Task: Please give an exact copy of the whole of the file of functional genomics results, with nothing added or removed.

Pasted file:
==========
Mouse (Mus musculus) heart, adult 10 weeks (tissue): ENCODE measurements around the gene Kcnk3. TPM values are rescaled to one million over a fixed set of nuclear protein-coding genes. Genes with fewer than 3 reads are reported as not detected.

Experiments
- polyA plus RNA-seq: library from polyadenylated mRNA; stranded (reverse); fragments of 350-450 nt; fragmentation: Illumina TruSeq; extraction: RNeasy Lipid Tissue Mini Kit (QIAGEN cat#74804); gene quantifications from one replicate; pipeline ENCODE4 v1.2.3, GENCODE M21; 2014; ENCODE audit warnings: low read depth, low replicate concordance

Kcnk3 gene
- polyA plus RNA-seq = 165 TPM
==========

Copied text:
Mouse (Mus musculus) heart, adult 10 weeks (tissue): ENCODE measurements around the gene Kcnk3. TPM values are rescaled to one million over a fixed set of nuclear protein-coding genes. Genes with fewer than 3 reads are reported as not detected.

Experiments
- polyA plus RNA-seq: library from polyadenylated mRNA; stranded (reverse); fragments of 350-450 nt; fragmentation: Illumina TruSeq; extraction: RNeasy Lipid Tissue Mini Kit (QIAGEN cat#74804); gene quantifications from one replicate; pipeline ENCODE4 v1.2.3, GENCODE M21; 2014; ENCODE audit warnings: low read depth, low replicate concordance

Kcnk3 gene
- polyA plus RNA-seq = 165 TPM